Challenge Two: The First Taiwan Crisis of 1954–1955
Soon after the Indochina crisis, the Eisenhower administration faced its second challenge to its China policy. On September 3rd, 1954, President Dwight D. Eisenhower was vacationing at the Summer White House in Denver. At approximately seven o’clock that evening, he received a message from Deputy Defense Secretary Robert B. Anderson from Washington, DC. He reported that at two o’clock that morning, the Chinese Communists had begun heavy artillery shelling of Jinmen (Quemoy), one of approximately 25 small islands off the Chinese mainland coast held by the Nationalist regime. Two American members of the Military Assistance Advisory Group had been killed and 14 were being evacuated. Anderson’s message marked the beginning of a nine-month crisis which carried the country to the brink of nuclear war, almost caused a split between the US and its allies, and seriously tested the administration’s ability to uphold its views on national security while preserving domestic consensus for its foreign policy. In the President’s own words, “It was the most serious problem of the first eighteen months of my administration.”
The vast scholarly literature on United States policy during the crisis has treated the Executive branch’s relationship with public opinion, and particularly Congress, as an example of successful public relations management and of Congressional deference to the White House on national security issues during the early decades of the Cold War. Attention has focused on the overwhelming approval by Congress on January 28th, 1955 of the Formosa Resolution, granting the President unprecedented authority to employ US armed forces in the Taiwan (Formosa) Straits.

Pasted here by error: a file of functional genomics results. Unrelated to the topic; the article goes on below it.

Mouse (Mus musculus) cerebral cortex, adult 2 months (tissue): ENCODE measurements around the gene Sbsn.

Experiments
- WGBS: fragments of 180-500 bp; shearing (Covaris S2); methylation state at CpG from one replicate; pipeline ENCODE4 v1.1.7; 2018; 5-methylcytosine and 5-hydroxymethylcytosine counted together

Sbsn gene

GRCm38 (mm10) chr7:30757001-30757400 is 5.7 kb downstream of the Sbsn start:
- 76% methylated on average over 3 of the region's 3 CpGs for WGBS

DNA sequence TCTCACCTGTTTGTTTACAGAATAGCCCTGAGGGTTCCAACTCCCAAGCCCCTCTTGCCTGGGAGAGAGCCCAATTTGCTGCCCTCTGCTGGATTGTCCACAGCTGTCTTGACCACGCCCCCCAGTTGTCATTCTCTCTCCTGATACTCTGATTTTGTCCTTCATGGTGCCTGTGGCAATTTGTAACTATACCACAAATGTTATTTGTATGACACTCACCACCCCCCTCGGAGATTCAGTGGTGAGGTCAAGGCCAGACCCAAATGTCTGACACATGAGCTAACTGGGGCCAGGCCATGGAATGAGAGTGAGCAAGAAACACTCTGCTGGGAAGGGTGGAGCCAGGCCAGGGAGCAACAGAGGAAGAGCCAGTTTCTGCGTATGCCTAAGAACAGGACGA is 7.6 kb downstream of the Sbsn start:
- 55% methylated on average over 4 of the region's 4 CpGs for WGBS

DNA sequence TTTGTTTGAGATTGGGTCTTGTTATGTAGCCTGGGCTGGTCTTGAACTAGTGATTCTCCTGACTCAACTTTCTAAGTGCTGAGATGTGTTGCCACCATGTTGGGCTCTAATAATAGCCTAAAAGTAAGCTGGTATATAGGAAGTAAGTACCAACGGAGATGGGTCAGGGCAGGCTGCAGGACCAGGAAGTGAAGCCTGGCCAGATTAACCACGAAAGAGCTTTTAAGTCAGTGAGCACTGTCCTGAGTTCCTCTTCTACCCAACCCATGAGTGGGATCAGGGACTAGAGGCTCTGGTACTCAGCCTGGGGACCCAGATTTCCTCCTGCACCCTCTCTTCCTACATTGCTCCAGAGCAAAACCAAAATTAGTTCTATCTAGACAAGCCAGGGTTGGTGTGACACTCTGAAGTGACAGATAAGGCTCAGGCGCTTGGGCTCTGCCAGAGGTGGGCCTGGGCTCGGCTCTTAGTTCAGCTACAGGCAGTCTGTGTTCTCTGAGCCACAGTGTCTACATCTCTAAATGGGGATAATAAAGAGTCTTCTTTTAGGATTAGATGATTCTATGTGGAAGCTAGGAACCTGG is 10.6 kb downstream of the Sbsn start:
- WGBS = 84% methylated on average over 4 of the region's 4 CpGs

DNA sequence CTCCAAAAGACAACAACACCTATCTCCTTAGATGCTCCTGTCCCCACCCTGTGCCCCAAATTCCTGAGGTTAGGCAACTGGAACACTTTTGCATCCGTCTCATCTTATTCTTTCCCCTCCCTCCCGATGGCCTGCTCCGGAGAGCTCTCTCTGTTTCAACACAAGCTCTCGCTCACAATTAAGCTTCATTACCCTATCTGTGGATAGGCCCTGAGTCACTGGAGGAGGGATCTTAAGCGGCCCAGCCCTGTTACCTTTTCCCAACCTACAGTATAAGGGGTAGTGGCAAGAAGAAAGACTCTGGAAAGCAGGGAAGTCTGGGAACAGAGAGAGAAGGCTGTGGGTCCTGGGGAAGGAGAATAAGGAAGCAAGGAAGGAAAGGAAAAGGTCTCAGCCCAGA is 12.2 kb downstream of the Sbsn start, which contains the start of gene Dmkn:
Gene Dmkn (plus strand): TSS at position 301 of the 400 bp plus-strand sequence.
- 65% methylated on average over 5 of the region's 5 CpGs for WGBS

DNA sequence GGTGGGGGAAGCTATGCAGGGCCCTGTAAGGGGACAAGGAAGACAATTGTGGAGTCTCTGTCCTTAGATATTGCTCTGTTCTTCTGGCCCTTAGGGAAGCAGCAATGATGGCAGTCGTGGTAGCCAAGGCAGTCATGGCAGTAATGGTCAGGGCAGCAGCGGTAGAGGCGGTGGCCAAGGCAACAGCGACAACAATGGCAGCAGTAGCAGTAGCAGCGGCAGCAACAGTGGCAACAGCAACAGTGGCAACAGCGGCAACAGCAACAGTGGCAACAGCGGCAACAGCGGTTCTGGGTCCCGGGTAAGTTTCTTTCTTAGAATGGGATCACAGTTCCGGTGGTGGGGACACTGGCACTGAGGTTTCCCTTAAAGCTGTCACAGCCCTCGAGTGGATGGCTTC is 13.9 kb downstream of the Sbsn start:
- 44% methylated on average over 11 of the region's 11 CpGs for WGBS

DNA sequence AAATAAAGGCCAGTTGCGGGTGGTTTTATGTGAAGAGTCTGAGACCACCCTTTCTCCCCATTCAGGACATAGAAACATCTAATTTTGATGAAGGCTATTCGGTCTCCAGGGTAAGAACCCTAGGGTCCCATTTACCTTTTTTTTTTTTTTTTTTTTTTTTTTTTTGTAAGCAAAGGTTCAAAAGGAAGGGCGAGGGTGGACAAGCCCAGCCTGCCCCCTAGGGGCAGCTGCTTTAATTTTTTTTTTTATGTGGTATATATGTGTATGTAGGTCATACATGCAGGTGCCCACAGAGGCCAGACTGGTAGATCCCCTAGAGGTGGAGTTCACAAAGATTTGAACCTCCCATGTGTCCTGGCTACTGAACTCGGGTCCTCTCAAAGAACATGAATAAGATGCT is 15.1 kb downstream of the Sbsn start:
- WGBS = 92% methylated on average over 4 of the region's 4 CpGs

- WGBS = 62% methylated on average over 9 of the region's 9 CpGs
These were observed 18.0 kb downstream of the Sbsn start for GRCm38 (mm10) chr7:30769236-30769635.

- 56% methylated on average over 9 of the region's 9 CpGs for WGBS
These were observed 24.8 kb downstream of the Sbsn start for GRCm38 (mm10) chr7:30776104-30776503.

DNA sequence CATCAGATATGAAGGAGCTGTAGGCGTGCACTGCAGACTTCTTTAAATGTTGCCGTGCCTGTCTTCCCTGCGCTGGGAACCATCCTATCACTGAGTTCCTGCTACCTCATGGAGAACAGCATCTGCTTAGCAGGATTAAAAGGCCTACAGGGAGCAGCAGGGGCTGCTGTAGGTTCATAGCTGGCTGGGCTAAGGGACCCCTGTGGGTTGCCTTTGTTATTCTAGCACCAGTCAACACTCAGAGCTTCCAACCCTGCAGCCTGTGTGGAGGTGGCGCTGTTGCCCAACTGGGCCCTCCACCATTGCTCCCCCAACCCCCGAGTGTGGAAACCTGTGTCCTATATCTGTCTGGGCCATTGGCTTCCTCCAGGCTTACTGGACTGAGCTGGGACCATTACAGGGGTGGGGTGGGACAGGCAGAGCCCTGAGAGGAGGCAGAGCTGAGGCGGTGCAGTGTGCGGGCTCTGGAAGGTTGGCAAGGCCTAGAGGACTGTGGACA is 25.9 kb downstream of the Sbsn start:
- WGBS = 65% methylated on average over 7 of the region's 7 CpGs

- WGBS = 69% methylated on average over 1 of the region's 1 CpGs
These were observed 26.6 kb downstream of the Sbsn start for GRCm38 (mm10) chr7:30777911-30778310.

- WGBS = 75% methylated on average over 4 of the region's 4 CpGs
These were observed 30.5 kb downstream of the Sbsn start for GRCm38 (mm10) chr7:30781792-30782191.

A more in-depth analysis, however, shows that the administration’s management of public opinion and its relationship with Congress during the crisis are more complex than the lopsided passage of the Formosa Resolution suggests. This chapter analyzes the way which President Eisenhower and Secretary of State John Foster Dulles perceived and handled popular and Congressional feelings throughout the entire crisis and argues that their public relations strategy was not always successful.
- Accinelli, Robert. “Eisenhower, Congress and the 1954–1955 Offshore Islands Crisis.” Presidential Studies Quarterly 20 (1990): 329–348.Google Scholar
- ———. Crisis and Commitment: United States Policy Toward Taiwan, 1950–1955. Chapel Hill: University of North Carolina, 1996.Google Scholar
- Bachrack, Stanley. The Committee of One Million, “China Lobby” Politics. New York: Columbia University Press, 1976.Google Scholar
- Brands, H.W., Jr. “Testing Massive Retaliation: Credibility and Crisis Management in the Taiwan Straits.” International Security 12 (1988): 124–151.Google Scholar
- Briggs, Philip J. “Congress and the Cold War: US-China Policy, 1955.” The China Quarterly 85 (1981): 80–95.Google Scholar
- Chang, Gordon. “To the Nuclear Brink, Eisenhower, Dulles and the Quemoy-Matsu.” International Security 12 (1988): 98–99.Google Scholar
- Chang, Gordon and He Di. “The Absence of War in the US-China Confrontation over Quemoy and Matsu in 1954–1955: Contingency, Luck, Deterrence?” American Historical Review 98 (1993): 1500–1524.Google Scholar
- Eisenhower, Dwight D. The White House Years: A Mandate for a Change. New York: Doubleday & Company, 1963.Google Scholar
- Foyle, Douglas C. “Public Opinion and Foreign Policy: Elite Beliefs as a Mediating Variable.” International Studies Quarterly 41 (1997): 141–169.Google Scholar
- ———. Counting the Public In: Presidents, Public Opinion and Foreign Policy. New York: Columbia University Press, 1999.Google Scholar
- Hagerty, James C. The Diary of James C. Hagerty, edited by Ferrell Robert. Bloomington: Indiana University Press, 1983.Google Scholar
- Rushkoff, Bennett C. “Eisenhower, Dulles and the Quemoy-Matsu Crisis.” Political Science Quarterly 96 (1981): 465–480.Google Scholar